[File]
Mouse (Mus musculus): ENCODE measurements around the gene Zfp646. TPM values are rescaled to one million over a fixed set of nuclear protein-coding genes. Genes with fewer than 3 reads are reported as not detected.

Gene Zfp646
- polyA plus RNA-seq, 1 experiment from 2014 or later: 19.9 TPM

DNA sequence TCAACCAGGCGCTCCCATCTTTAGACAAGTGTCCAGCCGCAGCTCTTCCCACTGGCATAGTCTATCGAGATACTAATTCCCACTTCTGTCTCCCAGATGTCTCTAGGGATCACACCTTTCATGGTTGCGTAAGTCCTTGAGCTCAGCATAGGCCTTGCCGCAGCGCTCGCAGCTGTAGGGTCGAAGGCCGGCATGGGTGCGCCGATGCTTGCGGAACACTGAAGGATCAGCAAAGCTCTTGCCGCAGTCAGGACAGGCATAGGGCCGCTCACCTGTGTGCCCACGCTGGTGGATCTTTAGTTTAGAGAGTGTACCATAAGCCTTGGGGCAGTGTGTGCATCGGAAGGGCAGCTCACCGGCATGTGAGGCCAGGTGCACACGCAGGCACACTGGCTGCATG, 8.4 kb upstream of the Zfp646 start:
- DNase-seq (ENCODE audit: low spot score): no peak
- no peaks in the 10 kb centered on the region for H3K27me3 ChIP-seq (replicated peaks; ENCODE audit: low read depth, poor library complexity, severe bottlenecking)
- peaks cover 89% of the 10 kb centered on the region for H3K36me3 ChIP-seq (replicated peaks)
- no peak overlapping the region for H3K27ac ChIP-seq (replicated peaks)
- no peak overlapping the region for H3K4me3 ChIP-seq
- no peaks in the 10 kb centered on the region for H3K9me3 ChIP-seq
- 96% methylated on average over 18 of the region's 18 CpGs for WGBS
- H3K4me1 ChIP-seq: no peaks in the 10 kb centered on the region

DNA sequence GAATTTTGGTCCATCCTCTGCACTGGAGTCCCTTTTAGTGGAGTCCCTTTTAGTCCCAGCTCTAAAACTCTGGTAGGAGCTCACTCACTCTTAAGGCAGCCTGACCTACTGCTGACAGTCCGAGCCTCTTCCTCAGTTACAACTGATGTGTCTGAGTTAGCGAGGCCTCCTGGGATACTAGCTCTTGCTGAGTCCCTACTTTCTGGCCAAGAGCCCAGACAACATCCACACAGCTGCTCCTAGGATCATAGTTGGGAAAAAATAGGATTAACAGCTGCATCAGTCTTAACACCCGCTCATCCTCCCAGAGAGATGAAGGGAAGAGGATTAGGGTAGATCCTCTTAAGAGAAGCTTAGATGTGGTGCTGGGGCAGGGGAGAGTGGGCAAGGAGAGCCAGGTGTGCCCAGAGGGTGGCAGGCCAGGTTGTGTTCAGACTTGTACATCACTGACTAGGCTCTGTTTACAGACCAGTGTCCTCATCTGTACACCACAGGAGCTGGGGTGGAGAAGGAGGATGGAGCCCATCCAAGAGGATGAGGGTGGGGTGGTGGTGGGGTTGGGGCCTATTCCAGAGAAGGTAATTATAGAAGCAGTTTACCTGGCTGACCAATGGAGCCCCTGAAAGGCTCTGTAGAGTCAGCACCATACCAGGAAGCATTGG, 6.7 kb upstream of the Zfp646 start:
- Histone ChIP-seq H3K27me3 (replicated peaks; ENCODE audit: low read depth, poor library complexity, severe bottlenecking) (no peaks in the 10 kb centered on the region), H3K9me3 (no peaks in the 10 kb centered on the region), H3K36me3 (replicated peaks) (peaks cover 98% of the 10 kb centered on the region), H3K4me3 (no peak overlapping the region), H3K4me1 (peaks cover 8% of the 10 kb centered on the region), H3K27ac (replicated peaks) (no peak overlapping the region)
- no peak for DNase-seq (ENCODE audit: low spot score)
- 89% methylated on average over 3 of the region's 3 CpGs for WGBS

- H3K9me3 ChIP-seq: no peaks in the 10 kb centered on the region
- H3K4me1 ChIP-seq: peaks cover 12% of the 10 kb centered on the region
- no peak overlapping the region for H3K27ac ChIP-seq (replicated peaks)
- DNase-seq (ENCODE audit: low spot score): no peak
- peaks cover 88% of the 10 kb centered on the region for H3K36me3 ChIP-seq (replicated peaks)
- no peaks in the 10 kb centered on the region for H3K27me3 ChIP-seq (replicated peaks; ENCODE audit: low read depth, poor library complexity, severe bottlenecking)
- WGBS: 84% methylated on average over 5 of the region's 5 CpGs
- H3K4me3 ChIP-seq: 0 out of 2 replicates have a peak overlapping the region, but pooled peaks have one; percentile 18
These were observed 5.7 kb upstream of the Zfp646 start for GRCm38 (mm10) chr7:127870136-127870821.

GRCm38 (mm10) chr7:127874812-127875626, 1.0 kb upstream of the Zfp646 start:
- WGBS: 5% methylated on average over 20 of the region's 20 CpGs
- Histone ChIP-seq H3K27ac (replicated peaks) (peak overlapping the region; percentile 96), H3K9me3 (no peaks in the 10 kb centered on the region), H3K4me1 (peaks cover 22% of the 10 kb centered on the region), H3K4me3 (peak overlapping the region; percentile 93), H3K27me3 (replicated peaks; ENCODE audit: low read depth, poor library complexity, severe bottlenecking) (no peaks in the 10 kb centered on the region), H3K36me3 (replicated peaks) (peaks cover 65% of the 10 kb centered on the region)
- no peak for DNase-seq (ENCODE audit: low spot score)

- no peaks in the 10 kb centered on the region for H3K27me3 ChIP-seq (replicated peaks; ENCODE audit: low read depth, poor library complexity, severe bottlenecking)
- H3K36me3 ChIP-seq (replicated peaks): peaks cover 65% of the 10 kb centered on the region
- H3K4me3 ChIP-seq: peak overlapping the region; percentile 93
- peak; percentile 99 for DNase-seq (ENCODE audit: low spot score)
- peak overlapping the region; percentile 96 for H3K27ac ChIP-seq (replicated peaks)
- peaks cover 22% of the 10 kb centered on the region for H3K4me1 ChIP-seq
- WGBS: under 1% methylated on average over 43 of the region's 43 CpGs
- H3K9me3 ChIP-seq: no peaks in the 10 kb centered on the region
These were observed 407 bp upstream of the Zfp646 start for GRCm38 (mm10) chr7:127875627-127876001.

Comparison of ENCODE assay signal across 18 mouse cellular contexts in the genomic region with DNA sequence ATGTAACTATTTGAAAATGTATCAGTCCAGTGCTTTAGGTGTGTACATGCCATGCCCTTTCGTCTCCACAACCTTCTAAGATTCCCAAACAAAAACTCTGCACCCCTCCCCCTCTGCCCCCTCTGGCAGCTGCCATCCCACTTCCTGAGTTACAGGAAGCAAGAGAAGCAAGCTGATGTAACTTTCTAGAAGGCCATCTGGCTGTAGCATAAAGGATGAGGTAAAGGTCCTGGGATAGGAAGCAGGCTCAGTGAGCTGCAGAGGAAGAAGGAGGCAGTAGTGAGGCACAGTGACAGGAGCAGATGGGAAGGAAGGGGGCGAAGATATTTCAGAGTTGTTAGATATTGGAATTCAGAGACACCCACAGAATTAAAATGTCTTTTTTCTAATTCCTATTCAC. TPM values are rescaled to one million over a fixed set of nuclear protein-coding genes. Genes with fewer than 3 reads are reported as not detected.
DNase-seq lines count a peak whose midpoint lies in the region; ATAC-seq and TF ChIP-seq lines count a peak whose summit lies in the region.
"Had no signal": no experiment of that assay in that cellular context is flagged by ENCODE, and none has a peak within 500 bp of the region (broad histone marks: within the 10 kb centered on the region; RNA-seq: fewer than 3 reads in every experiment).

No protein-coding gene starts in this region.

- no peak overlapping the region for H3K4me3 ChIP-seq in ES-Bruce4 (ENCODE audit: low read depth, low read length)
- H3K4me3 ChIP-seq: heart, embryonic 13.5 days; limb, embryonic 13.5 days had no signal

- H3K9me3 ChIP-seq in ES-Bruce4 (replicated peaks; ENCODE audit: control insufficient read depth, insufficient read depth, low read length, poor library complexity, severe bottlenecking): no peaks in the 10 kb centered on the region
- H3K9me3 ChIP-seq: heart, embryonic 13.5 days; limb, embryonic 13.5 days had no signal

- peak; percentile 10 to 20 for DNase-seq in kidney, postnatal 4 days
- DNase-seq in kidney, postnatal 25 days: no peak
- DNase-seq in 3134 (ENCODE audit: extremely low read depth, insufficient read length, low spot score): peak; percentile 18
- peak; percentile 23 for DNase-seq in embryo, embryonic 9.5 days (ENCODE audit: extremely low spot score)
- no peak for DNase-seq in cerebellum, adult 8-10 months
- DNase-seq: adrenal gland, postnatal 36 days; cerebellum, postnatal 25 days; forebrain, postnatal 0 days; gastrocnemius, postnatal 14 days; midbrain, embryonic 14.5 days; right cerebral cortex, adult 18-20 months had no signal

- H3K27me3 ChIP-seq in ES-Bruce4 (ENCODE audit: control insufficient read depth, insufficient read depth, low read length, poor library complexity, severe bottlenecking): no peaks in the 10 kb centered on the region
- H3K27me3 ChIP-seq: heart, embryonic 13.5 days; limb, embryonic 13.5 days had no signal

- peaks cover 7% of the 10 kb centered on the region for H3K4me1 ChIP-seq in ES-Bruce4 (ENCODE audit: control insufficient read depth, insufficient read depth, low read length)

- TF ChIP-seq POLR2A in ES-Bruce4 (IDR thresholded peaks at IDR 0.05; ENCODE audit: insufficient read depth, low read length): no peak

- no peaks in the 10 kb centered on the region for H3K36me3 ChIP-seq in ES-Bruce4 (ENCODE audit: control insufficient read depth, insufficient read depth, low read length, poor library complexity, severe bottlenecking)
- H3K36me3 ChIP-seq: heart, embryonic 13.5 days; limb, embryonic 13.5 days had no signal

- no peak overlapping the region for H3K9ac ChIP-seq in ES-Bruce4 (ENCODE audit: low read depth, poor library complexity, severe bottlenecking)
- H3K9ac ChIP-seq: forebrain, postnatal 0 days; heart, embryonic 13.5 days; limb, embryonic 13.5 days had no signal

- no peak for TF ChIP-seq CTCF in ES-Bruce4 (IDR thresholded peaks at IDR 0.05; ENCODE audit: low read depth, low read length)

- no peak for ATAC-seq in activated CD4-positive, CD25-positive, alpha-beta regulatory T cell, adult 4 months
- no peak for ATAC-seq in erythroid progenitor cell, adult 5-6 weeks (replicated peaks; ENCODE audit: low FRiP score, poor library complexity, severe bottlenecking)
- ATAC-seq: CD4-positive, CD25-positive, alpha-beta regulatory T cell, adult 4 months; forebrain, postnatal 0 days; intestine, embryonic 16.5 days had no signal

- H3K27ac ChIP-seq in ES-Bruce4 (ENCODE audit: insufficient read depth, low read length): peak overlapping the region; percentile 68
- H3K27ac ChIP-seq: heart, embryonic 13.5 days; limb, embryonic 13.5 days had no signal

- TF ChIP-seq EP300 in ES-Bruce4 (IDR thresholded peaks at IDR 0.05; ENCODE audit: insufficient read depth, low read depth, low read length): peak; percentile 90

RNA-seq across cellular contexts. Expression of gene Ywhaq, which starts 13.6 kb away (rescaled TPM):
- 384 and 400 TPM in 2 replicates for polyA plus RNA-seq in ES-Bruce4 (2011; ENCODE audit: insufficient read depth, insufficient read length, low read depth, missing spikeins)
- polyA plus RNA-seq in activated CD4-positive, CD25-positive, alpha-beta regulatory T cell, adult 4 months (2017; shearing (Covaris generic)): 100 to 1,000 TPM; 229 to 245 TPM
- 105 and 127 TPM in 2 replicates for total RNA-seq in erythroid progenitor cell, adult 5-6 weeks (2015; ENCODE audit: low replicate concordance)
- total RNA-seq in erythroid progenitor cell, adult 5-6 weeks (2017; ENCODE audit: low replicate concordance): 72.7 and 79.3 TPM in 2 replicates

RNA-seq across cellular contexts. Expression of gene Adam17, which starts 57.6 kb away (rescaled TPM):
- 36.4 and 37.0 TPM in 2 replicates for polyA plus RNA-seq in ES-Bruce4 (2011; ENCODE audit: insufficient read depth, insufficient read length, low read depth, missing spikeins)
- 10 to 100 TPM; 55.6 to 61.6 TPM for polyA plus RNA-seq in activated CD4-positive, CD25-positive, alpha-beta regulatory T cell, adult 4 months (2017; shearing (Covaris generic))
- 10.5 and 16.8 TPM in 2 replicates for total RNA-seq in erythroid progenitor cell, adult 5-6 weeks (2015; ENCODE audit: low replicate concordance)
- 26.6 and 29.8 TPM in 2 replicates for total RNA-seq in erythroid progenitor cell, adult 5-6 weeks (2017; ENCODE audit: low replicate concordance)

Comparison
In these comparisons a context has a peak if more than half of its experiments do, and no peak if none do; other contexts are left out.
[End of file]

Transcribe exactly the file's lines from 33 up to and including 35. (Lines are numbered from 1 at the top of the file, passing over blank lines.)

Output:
- peak; percentile 99 for DNase-seq (ENCODE audit: low spot score)
- peak overlapping the region; percentile 96 for H3K27ac ChIP-seq (replicated peaks)
- peaks cover 22% of the 10 kb centered on the region for H3K4me1 ChIP-seq